The Bubble Burst…And Then It Got Worse
Paul Krugman recently talked to Google regarding the housing bubble, bad loans, and where this all may go. The video runs 71 minutes — and it will scare the crap out of you.
Have been trying to educate myself on economic issues by reading Calculated Risk, the WSJ, and other publications. It makes my eyes glaze over, but Krugman pulls this together into a more coherent construct.
Suddenly, things that looked bad individually look even worse in the aggregate. Reps. Brad Miller and Linda Sanchez are discussing this on DKos today — worth dropping in to chat.
— Via Krugman’s blog:
According to the OFHEO data, prices in Houston rose only 26% over the last five years. But prices in Miami rose 115%. That is, the bubbles in the most bubbleicious areas were bigger than anything we’ve ever seen — and there’s every reason to think that the required fall in prices in those areas will be much bigger than anything we’ve seen since the Great Depression.
This reads like Enron for housing markets, doesn’t it?
— Energy prices are still high. Meaning ugly household budgets. Take home heating oil: the recent increase in aid to the poor for winter heating can’t keep pace with increased costs.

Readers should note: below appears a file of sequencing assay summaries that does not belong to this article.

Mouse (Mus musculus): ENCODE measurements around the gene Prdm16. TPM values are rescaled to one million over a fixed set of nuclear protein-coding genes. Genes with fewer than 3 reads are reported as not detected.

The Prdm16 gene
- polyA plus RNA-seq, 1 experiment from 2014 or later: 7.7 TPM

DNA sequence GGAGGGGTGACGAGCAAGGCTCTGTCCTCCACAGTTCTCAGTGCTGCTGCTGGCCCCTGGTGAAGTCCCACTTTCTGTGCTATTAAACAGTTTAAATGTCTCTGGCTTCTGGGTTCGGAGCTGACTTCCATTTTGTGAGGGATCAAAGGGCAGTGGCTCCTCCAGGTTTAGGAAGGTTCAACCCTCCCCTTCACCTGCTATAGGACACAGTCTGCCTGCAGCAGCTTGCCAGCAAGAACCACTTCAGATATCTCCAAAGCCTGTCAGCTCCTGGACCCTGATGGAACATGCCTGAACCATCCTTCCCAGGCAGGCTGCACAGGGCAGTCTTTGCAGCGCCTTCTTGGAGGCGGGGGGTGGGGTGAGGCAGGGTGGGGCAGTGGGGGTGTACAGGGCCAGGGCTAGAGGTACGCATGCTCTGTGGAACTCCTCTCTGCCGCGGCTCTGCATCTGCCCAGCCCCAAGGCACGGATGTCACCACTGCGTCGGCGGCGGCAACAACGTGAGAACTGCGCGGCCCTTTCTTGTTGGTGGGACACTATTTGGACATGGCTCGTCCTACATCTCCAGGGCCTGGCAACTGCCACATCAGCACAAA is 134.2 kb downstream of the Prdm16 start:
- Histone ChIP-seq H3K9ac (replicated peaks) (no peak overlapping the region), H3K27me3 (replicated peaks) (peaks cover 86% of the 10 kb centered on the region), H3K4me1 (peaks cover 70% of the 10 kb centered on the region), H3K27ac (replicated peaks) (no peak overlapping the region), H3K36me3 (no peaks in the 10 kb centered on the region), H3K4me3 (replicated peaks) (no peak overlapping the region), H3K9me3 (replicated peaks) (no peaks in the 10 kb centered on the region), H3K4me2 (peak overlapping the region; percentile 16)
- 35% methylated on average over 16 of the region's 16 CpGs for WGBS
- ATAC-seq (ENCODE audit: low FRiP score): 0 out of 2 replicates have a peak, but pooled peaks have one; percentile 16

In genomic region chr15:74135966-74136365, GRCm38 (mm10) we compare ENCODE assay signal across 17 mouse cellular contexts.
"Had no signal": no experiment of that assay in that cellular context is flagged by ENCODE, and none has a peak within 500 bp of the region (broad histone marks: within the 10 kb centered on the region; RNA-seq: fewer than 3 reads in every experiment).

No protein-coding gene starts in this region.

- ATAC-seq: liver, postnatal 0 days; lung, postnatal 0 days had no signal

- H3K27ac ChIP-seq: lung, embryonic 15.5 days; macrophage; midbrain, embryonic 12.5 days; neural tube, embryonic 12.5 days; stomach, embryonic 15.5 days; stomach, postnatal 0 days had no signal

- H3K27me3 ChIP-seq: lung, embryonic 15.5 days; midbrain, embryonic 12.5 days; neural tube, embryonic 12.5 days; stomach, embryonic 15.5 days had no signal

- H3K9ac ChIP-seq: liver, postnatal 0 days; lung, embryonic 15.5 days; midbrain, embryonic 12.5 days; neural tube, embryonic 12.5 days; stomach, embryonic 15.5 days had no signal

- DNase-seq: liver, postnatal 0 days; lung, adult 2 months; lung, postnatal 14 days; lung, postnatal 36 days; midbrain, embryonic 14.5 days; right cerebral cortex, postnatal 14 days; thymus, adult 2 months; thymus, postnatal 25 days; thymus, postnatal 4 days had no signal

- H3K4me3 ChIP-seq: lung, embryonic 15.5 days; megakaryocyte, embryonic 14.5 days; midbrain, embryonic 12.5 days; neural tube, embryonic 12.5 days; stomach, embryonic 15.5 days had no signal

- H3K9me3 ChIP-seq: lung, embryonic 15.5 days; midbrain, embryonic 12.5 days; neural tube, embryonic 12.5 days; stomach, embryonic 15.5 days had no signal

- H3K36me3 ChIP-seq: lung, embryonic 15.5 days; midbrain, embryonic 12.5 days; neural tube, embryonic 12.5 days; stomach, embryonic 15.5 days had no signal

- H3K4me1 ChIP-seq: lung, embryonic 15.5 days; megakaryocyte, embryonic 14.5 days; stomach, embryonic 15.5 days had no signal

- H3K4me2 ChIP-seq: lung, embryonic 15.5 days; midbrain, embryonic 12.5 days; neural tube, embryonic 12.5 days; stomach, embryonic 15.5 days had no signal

— There is a growing consensus that a recession is coming. Folks who are already being squeezed will have to tighten their belts even more — some with no give left.
— OTOH, as Mr. ReddHedd pointed out over coffee, everyone isn’t defaulting, and a whole lot of lower income people have purchased homes due to low rates that wouldn’t have otherwise. (Small consolation to those who are defaulting though.) There is a personal responsibility component: when we were looking at houses, we calculated a payment that didn’t put us too far out on a shaky payment limb and then applied for a loan. We were offered some INSANE loan amounts — and borrowed a lot less because it was better for us. Unfortunately, some folks didn’t second guess those bank offers or catch the fine print in bad loans.
The responsibility for this falls partly on predatory lenders deliberately selling inappropriate products to low information consumers (this isn’t all banks by any means). And on overinflated banking risk rosy scenario calculations. But it also falls in part on those who signed up for loans they couldn’t afford. It’s deception and poor planning in one bundle — and we are all going to pay for it.
According to Krugman, it is going to be a bumpy ride. For everyone.
The costs of loan defaults, of housing value deflation, of increasing rental prices, of increased banking costs to recoup losses, of investment losses in retirement funds…it goes on and on. And that doesn’t begin to touch families losing their homes. As Krugman says, there was a moment where things could have been corrected, a temporary patch that didn’t hold was applied — and then it got worse again. How much worse? Dunno…we are still sliding.
I can’t help but think about those folks on the margins who can least afford to pay for someone else’s bad risks. What a mess.
(H/T Allan, GSD)